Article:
A day dedicated to debut shows can’t be all that great. These are, after all, fledgling ateliers still trying to find their feet. It was, therefore, no big surprise that the second day of the PFDC L’Oreal Paris Bridal Week (PLBW) wasn’t all that great. But the Pakistan Fashion Design Council (PFDC) begged to differ.
“It’s true that all the collections weren’t exceptional but that was not the point of allowing them onto our platform,” said the council’s Chairperson, Sehyr Saigol. “By allowing them into the spotlight, we are giving them a chance to grow and improve their work. It’s not fair to only laud the older, established designers. Ideally, I’d want our fashion weeks to feature more new designers and less of the older ones.”
Review: Day Two
Nevertheless, it was two of the relatively older designers that saved the second day of PLBW.
Mahgul, particularly, was a stand out. The brand has been around for quite some time now, winning us over with capsule collections, regular exhibits and a very savvy spring/summer line-up earlier this year.
Shamsha Hashwani, similarly, is already dabbling with retail through her small but exceptionally trendy boutique in Karachi’s E-Street. It was truly high time that she ventured her exceptional signature onto the catwalk.
Here’s the lowdown:
With this collection, Mahgul truly came into its own within bridal’s glittery realm. These designs were meant for the fashion-forward only; sophisticated, well-structured and reinventing traditional embroideries into newer forms.
There were layered pants, cinched waists, slouchy jackets, culottes galore and a marble-hued satin especially developed by the atelier and fashioned onto clutches and apparel. One doesn’t get too excited about Mughal miniatures but to Mahgul’s credit, they were worked with finesse, amidst beautiful chikankari, dabka and pearls.
Also noticeable was the kundan and polka statement panjas and teekas created by the brand in-house, dramatizing the formals sufficiently.
It all came together as a collection with a distinct personality, to be appreciated and worn by women who knew their fashion rather than mere followers of fads. Having said this, there were certain garments that fell victim to overdesigning. The finale lehnga worn by Sadaf Kanwal was hardly flattering and at other times, the effusive use of net did not make sense.
The high point of Shiza Hassan’s collection was her showstopper, the designer’s brother Aisamulhaq Qureshi taking to the catwalk. The tennis star is a veritable national icon and he had the audience cheering.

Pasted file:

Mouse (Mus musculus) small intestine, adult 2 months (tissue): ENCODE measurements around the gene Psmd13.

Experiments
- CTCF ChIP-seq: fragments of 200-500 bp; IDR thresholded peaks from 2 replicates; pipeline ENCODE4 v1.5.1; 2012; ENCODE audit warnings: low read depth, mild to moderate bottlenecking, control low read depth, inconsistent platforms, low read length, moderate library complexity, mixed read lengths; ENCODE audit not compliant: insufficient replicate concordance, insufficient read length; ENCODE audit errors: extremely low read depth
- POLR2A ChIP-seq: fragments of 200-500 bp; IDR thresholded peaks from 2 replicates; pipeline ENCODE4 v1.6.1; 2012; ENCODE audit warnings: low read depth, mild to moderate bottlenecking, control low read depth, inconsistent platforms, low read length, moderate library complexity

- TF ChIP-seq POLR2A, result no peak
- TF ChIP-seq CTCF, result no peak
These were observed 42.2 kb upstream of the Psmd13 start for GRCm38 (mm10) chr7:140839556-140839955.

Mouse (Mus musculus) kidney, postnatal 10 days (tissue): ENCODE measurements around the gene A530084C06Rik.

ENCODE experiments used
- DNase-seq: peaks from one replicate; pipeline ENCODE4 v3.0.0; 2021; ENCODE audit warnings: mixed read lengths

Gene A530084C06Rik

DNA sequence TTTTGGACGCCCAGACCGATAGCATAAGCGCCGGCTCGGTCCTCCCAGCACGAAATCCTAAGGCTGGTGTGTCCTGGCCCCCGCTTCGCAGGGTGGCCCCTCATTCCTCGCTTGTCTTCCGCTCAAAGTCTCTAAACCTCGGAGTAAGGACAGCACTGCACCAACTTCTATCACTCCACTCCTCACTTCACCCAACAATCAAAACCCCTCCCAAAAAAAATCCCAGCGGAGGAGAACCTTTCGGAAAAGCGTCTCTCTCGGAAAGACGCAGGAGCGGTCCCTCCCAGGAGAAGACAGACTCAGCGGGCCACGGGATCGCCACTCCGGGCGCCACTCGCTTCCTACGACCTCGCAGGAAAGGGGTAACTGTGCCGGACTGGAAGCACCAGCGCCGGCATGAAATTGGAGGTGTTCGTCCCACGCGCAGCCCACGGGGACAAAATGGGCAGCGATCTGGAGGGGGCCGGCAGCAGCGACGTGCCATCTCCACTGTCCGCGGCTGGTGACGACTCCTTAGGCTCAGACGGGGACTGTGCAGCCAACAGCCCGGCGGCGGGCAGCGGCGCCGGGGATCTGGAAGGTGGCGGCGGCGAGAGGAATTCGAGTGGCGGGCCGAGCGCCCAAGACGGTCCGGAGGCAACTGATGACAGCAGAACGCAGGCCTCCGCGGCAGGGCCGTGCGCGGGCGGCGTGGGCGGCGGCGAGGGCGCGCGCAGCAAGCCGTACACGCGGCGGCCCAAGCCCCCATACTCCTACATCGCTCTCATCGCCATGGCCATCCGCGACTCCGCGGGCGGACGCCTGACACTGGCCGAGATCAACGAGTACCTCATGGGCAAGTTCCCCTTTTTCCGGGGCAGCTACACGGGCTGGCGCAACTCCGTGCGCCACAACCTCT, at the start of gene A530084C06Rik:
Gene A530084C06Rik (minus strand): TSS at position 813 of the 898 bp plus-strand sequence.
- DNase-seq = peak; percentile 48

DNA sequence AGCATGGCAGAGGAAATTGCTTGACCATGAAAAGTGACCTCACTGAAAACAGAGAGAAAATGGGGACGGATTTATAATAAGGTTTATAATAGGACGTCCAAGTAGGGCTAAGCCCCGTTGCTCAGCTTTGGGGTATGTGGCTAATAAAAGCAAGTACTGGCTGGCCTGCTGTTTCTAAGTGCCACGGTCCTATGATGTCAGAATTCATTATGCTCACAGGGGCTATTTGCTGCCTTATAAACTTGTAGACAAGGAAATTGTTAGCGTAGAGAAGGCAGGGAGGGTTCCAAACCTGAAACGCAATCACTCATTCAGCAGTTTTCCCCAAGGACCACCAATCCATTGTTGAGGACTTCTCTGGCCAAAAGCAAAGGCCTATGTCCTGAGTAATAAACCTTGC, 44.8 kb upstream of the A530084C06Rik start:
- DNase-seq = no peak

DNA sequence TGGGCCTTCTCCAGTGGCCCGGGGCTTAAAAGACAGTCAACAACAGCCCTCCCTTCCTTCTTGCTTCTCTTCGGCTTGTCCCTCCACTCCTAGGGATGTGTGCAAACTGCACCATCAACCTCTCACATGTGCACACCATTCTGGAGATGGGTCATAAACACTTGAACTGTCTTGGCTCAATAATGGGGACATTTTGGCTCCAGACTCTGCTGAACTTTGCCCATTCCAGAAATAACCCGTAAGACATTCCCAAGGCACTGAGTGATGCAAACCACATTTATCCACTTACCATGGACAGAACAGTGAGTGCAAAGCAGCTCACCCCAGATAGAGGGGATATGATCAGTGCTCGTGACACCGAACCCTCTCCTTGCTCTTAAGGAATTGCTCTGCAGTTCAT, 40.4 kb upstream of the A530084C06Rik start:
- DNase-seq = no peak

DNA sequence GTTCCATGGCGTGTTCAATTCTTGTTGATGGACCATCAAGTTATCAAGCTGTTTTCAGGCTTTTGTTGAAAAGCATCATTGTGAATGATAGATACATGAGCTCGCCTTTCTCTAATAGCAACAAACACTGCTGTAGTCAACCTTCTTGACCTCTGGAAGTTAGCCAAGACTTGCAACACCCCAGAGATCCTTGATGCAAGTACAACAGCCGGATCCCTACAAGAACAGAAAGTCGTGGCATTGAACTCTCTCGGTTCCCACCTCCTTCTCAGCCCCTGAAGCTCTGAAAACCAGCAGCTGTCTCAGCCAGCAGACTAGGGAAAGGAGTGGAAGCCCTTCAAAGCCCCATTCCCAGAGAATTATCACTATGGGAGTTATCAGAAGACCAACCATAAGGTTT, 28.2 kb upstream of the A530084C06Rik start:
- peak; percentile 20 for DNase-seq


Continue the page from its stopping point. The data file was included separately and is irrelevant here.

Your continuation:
There were some interesting elements to the fashion: printed hunting scenes accentuated with stone-work and embroidered shawls. The color palette also worked at times; for instance, an aqua and mint green lehnga.
Shiza Hassan has promise which is why she has built a budding market in the two short years since she launched her label. Now she needs to develop a more decipherable signature in order to make a mark.
Farah and Fatima
Farah and Fatima made one wonder whether the PFDC had refrained from editing collections. The clothes droned on, burdened with unflattering silhouettes, a mish-mashed color palette and embellishments that were run of the mill. Hardly a collection worth fashion week.
Saira Rizwan apparently has a burgeoning clientele in Lahore and her PLBW collection was probably targeted towards them.
It was a line-up that stepped into pastel’s long worn-out route and then, remained stuck there. An effusion of sequins, shimmer and net followed. Pretty enough for the regular bridal shopper but nothing new at a fashion week purported to be setting trends for the year to come.
Our favorite part of this show: the very pretty actress Hareem Farooq taking to the catwalk as Saira Rizwan’s showstopper.
One can’t fully appreciate Shamsha Hashwani’s workmanship from the catwalk’s vantage point. It is only when one scrutinises the clothes up-close that their understated elegance can be seen: the tiny pearls and smatterings of Swarovski interspersed amongst indigenous handwork.
The designer’s ‘Mughal mirage’ drifted through culottes that were cut high to the knee, embellished along the slits, simmered gharara pants and tapered short shirts. The flirty short angarkhas paired with shalwars were particularly enjoyable emulating wedding-wear for the trendy girl who prefers high fashion to overdoses of bling.
The canvas of mint greens and coral pinks was lovely and her extensively hand-worked shawls have the makings of a winter wedding success.
Having said this, one wishes designers would drift away from Mughal imagery. It featured frequently on Shamsha’s canvas and while it may be crafted diligently, it doesn’t bring anything new to the fore. The collection could also have benefited with some good old-fashioned drama. While extremely wearable, there was an oomph that was definitely missing.
The petite Sohai Ali Abro looked beautiful as Shamsha’s showstopper. She, along with the other starlets on the catwalk, added oomph to a fashion week which was, as always, low on celebrity quotient.
Instead, the black carpet redeemed itself with a rush of socialites all dressed in the latest designer-wear. Often the black carpet wardrobe is a lot better than what’s on the catwalk – sadly, this rang true for most of day two.